Technofunda investing is a combination of technical analysis and fundamental analysis. Practitioners of technofunda investing usually approach it in one of the two ways – i) look for strong fundamental stocks and then look for good technical patterns or ii) look for chart patterns and then study the fundamentals of the stock.Nearly all fundamental investors are averse to using technical analysis and vice versa. Personally, I treat both forms of analysis as information streams. And the more the merrier. If I can use the fundamental information about a company’s business and combine that with what is happening in the demand-supply of the stock, then the results are superior to using either one approach exclusively.
So, why don’t more people do that? Firstly, the time frame is different. Fundamentalists usually are looking at a longer time horizon of a year or more whereas technicians typically look at holding for a few days or weeks. Very few technicians have a longer time horizon. Resolving this time horizon mismatch is something that has to be done first.
Secondly, there is a lack of knowledge and trust in the “other” discipline. Fundamentalists view charts as squiggly lines. And technicians view fundamentals as superfluous newsflow. It is at the core of their respective studies. The way I resolve it for myself is by telling myself that fundamentals cause the stock to perform over time and technicals cause the demand and supply conditions for the stock price movement. Both of these factors need to align for a long sustained rally in a stock.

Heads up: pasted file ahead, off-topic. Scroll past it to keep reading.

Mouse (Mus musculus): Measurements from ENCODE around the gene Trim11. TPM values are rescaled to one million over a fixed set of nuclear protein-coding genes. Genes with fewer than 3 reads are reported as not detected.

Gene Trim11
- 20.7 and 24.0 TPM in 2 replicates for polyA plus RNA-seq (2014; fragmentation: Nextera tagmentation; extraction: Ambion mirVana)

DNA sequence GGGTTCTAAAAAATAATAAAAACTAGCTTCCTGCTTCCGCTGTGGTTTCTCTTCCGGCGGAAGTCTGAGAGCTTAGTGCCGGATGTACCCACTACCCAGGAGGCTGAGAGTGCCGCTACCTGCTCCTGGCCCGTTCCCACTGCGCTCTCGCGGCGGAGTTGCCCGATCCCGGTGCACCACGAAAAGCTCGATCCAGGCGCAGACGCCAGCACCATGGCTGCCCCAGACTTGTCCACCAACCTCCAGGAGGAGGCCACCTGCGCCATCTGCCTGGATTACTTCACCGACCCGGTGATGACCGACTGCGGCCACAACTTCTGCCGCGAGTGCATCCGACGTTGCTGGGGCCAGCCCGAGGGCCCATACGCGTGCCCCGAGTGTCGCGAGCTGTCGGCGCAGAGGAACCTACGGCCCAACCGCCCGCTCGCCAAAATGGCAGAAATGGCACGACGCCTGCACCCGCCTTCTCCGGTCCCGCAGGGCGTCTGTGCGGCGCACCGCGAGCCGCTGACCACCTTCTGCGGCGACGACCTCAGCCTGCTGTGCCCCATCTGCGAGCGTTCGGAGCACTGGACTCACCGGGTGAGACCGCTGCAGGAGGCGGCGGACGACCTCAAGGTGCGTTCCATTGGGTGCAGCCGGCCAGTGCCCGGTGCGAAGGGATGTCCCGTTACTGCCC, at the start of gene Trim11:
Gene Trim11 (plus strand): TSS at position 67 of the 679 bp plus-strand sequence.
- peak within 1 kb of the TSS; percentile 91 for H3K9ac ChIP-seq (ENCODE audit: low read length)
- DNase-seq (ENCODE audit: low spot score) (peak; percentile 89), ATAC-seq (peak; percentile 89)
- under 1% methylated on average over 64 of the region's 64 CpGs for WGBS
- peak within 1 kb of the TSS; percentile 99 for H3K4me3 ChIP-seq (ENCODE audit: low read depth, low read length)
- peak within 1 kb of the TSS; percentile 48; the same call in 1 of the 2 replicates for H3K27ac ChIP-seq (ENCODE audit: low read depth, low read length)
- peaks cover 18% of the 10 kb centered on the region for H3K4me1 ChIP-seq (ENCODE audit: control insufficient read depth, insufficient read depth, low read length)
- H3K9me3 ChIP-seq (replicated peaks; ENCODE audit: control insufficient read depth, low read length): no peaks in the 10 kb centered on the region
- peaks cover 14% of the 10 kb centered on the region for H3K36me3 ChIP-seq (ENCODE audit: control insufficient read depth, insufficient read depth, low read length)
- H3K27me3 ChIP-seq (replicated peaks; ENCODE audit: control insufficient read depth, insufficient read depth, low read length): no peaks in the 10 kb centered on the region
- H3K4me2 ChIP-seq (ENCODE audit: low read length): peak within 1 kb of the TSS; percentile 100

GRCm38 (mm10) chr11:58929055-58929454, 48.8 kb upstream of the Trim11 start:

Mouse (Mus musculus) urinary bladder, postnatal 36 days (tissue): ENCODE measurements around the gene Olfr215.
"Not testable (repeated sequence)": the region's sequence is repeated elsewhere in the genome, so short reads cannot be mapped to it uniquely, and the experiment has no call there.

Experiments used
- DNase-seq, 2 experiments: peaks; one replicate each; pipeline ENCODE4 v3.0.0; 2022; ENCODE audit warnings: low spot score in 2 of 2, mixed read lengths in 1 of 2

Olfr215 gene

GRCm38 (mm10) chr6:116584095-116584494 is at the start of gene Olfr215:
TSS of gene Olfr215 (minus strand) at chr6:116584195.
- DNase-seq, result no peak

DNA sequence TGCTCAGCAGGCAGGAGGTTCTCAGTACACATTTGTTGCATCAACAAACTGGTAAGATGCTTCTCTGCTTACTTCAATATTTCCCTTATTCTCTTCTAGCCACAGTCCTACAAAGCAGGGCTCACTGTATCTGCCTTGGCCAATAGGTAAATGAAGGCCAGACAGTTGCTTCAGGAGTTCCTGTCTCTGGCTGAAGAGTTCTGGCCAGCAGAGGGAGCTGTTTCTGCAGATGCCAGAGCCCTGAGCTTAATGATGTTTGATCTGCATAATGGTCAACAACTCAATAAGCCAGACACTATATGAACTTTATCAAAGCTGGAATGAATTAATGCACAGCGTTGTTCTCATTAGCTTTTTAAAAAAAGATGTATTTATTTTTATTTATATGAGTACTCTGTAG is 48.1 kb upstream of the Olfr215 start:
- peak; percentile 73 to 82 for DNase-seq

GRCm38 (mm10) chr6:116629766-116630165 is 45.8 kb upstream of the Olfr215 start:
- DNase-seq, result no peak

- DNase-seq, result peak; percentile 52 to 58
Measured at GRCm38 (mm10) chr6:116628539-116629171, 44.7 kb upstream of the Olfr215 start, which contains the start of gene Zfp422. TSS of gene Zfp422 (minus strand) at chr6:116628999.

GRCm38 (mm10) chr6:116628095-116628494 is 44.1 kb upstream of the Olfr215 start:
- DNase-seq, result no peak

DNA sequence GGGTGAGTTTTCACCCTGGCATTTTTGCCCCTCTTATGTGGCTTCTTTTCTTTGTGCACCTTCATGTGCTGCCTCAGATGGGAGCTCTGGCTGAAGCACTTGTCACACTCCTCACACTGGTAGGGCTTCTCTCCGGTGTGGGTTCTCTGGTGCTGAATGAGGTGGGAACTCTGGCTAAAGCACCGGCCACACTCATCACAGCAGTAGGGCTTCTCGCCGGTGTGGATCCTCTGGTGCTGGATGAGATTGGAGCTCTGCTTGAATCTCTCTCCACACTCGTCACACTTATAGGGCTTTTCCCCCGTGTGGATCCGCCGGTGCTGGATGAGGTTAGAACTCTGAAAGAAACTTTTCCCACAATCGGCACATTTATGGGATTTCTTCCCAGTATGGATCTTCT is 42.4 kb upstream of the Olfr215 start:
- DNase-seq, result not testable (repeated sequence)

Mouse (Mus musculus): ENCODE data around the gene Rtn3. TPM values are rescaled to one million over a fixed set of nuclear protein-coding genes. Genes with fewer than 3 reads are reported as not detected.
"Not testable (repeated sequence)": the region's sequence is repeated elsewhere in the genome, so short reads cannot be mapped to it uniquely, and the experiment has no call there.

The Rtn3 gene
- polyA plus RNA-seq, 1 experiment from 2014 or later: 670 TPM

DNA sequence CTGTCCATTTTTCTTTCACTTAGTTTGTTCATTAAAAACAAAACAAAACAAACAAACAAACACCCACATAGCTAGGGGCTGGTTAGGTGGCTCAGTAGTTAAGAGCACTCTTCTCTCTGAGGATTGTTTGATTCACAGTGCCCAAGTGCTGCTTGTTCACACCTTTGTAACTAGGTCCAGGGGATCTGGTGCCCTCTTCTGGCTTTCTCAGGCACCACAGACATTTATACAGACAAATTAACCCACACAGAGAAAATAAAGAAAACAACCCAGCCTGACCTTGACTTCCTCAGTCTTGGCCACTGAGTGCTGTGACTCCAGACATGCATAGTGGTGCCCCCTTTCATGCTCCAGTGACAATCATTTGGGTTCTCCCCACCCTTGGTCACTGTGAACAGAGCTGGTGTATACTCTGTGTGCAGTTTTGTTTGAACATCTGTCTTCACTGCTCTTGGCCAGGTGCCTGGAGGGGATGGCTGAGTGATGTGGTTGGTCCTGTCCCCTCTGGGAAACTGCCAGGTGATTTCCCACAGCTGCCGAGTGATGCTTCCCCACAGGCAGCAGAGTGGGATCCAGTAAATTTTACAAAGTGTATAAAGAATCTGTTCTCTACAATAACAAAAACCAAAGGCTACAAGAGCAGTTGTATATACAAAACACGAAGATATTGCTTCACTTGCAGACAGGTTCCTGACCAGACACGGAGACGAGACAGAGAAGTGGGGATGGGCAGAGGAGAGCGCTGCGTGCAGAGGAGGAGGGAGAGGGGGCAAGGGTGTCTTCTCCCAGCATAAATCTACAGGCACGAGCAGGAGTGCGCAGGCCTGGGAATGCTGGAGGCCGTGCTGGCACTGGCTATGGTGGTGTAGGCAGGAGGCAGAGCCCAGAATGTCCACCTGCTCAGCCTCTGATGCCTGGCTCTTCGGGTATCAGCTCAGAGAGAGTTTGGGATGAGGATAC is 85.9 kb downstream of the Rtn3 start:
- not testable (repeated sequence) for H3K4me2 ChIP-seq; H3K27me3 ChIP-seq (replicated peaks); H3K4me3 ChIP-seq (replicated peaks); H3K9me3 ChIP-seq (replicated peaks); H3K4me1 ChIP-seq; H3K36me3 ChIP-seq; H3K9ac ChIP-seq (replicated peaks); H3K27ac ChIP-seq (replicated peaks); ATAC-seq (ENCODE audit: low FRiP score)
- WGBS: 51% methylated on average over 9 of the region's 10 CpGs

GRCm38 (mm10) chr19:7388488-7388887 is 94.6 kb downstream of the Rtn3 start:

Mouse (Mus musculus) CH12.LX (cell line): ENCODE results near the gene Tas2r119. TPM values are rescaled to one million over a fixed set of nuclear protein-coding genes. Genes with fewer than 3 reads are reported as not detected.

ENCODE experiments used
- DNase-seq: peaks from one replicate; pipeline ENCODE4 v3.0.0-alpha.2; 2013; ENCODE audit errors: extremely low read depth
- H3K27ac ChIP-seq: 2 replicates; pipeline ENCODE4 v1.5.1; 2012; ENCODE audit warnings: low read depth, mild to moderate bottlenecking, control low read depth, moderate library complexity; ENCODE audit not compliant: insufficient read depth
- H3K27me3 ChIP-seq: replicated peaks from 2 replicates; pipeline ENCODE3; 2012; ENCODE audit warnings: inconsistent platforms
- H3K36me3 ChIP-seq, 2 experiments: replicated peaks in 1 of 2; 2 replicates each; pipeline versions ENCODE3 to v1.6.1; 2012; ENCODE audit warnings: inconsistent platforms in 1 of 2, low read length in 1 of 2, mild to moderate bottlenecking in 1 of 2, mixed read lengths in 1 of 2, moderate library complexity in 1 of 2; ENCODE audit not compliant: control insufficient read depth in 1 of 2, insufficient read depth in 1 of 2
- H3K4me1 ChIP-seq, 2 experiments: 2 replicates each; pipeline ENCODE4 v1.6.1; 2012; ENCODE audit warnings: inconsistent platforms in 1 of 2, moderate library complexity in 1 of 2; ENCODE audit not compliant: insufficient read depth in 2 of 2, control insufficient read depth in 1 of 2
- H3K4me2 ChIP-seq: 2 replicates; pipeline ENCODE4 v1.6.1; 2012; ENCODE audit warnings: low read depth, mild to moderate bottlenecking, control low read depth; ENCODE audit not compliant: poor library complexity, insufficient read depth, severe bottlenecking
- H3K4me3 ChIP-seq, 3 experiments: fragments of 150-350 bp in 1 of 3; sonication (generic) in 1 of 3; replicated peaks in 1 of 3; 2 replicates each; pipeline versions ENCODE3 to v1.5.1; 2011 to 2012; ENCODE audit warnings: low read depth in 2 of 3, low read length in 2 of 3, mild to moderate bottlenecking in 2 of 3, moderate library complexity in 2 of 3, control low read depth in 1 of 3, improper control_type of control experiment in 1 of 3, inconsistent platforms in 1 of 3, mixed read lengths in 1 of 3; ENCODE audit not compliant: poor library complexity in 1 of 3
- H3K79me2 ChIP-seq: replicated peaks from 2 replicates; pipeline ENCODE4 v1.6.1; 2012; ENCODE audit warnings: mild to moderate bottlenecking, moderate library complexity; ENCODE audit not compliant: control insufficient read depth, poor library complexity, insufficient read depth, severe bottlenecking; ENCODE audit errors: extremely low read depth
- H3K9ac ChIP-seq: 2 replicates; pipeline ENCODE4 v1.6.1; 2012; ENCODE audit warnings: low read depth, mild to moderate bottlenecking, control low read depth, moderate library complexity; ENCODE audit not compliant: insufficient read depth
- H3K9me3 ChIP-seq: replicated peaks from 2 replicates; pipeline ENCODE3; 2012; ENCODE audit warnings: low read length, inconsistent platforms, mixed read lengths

I add a layer on top of technofunda which helps with holding performing stocks for longer periods. This approach is known as trend following. Trend following is usually associated with following the price. Although I use that to an extent, I tend to focus more on the fundamental trend following. This is a simple concept of continuing to hold stocks where the results are continuously good and are in an uptrend. Some of the biggest winners in the stock market come from these stocks. In fact, nearly all of the long term well-performing stocks fall in this category. I call them compounders. Because they tend to compound capital superbly well. If you make a basket of stocks filled with such stocks, the only active decision to make is when to sell. You do that when the fundamental or technical trend breaks down.
This has been one of the best ways I have found to get good returns while being invested in good quality companies.